The noir genre has always been hard to pin down, and its subsequent predecessor, neo-noir, only furthers the confusion. Yet, like a man once said, “you know it when you see it.” Taken from the French word meaning “darkness” or “of the night,” noir fiction features downtrodden characters imbued with disillusionment, pessimism, and anguish. Infinite Dark draws from all the expected elements noir has to offer and combines it with a cataclysmic scientific twist and space horror.
Entropy has taken hold of the known universe; the infinite nothing festers across the expanse of space, and what remains of humanity is left to survive on a desolate ship struggling to face the inevitable end.
Deva Harrell is the Security Director of The Orpheus, a spaceship roaming the nothingness containing the last of humankind. Deva is charged with maintaining order and holding together the semblance of humanity that remains. Within two short issues, writer Ryan Cady has established Deva as a non-nonsense enforcer, struggling with survivor’s remorse. She witnessed the massive explosion of the majority of Earth’s surviving space caravans, leaving her to come to terms with her emotions.
Interestingly enough, the expansion of entropy isn’t the crew’s greatest threat. The mystery of the series kicks off when the Orpheus’ Tech Director murders his neighbor, the very first crime of this nature the Orpheus has to deal with. Deva finds herself going deeper into the rabbit hole. Her fellow directors hide secrets crucial to the ships very survival, the director’s assistant knows more than she is letting on, and anyone exposed to “the entropy” is affected mentally.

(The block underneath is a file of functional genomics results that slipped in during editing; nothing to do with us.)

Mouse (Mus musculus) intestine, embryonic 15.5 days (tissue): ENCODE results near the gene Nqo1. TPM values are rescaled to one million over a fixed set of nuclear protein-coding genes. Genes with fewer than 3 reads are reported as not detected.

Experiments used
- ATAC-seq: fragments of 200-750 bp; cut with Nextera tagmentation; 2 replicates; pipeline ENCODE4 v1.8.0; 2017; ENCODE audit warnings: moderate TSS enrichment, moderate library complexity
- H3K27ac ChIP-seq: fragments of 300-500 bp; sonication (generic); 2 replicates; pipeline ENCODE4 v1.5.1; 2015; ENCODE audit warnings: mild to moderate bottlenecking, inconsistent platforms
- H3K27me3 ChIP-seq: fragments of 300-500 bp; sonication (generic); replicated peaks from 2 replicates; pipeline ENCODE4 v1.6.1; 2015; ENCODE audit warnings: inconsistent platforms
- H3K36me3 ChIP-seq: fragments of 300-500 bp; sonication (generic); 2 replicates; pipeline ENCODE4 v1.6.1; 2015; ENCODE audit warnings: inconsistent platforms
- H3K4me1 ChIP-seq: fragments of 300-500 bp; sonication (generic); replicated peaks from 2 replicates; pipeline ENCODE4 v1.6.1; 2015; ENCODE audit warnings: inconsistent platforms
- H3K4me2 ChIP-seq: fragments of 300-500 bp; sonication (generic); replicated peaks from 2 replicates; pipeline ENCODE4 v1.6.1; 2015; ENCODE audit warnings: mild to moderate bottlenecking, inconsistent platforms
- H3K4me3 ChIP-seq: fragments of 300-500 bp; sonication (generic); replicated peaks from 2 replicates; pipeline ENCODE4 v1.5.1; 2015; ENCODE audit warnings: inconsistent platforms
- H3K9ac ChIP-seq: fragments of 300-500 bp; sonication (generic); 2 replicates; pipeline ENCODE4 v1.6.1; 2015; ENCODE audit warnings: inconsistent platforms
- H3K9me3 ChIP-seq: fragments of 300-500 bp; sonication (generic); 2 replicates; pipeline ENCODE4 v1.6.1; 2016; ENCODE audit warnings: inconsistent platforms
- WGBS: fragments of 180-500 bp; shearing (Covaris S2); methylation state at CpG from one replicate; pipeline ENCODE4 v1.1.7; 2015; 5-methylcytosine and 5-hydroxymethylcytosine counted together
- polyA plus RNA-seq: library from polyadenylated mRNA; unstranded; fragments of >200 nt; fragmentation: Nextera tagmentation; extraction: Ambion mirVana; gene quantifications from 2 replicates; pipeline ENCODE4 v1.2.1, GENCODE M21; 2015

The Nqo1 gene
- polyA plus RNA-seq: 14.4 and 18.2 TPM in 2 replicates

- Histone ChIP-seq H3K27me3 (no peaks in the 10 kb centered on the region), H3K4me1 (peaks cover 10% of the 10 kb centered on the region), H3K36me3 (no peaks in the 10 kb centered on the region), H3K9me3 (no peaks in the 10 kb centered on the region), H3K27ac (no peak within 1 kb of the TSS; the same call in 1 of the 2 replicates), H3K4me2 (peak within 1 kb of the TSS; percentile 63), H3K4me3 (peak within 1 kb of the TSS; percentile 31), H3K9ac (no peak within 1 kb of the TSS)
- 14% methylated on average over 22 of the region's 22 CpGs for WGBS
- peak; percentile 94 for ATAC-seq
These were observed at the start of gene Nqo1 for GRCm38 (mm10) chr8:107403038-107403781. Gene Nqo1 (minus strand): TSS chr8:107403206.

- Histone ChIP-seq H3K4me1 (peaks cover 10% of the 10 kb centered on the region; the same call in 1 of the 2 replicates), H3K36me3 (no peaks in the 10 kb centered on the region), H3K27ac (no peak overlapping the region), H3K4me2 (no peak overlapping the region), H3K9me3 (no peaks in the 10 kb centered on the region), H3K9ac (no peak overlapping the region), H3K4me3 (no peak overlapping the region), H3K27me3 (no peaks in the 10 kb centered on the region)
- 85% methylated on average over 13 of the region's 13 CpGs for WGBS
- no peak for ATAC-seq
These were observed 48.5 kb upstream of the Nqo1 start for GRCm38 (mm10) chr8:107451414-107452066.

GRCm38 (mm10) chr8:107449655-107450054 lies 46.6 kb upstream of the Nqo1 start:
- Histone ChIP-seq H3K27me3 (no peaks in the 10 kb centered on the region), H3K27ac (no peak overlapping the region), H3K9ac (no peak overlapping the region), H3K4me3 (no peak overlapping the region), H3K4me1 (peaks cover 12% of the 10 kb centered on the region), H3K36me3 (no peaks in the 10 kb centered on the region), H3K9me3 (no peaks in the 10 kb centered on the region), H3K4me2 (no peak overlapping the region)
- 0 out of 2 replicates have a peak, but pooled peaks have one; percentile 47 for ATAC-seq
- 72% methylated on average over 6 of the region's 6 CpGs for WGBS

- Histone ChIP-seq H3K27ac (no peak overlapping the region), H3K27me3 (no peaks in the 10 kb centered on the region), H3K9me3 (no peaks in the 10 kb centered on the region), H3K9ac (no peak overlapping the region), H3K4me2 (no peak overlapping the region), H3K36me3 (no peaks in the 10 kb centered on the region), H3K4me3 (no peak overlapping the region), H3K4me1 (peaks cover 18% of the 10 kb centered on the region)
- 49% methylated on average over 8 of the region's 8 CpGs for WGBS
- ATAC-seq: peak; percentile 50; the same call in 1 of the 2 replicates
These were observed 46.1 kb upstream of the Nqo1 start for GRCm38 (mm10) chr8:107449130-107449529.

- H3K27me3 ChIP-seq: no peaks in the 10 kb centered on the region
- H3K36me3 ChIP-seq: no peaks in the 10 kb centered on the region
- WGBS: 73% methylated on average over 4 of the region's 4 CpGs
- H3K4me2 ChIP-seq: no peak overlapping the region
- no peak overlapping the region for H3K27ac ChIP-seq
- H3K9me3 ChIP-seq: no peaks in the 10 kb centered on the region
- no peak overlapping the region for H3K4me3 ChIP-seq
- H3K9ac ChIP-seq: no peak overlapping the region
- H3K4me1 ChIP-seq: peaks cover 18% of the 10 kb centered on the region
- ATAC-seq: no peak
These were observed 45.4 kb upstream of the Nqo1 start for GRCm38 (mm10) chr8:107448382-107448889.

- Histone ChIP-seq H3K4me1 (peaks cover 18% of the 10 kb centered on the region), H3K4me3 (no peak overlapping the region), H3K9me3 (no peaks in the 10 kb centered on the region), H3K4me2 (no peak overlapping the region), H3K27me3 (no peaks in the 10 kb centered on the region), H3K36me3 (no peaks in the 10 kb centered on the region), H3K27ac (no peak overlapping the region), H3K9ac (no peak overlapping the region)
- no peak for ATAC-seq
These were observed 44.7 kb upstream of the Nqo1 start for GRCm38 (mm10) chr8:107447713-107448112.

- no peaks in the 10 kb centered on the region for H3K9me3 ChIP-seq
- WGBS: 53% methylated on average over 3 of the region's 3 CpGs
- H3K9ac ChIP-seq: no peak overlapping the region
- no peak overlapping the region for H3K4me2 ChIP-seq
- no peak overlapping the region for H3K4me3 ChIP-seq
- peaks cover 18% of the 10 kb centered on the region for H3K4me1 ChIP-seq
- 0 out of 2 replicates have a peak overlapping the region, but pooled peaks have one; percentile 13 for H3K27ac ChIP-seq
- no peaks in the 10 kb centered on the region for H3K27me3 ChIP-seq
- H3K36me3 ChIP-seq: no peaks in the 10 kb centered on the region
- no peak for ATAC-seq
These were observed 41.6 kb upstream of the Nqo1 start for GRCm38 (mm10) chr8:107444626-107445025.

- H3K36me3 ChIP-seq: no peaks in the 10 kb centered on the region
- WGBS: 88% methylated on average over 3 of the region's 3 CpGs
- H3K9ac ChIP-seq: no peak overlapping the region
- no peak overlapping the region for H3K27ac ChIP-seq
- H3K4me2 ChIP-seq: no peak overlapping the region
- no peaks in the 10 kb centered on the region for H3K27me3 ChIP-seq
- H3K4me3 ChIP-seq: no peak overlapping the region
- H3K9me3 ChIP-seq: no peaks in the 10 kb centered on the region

Issue one served as an introduction to this unique world; issue two digs deeper into the crime. Every new revelation adds a new thread but doesn’t provide answers this early in the game. The audience is never left with feelings of frustration; instead, the desire to continue reading burns bright.
Cady’s writer is aware and deliberate. Every word is worth scrutinizing. Best of all is his depiction of Deva. Readers are cued in on her thoughts through third-person narration. Narration can be a crutch, but it serves well to allow readers to glean a sense of Deva’s personality. On the outside she will issue a commanding order, all the while questioning her decision via her inner monologue. One example of an obvious yet poignant metaphor is the ship’s very name: the Orpheus. in Greek mythology, Orpheus was a poet/musician who entered the underworld to retrieve his dead wife. Interesting callback, or a prophecy of things to come?
What would a horror/noir/sci-fi be without gloomy art to facilitate the story? Artist Andrea Mutti sets the tone and is heavy on the shadows. A character’s eyes may be cast in darkness as they deliver a chilling monologue, or the depth and breadth of space can take on a life of its own in his art. Colorist K. Michael Russel furthers the gravitas of every scene. The Orpheus, the vastness of space, and the virtual reality therapy are all perfectly executed.
Infinite Dark isn’t for everyone. Those looking for an action-packed “blow-em-up,” this isn’t for you. The story can meander at times, and there are plenty of monologues and back and forth discourse. However, for readers looking for a deep mystery that continues to brim with anticipation for the next reveal, Infinite Dark is the horror mystery you’re looking for.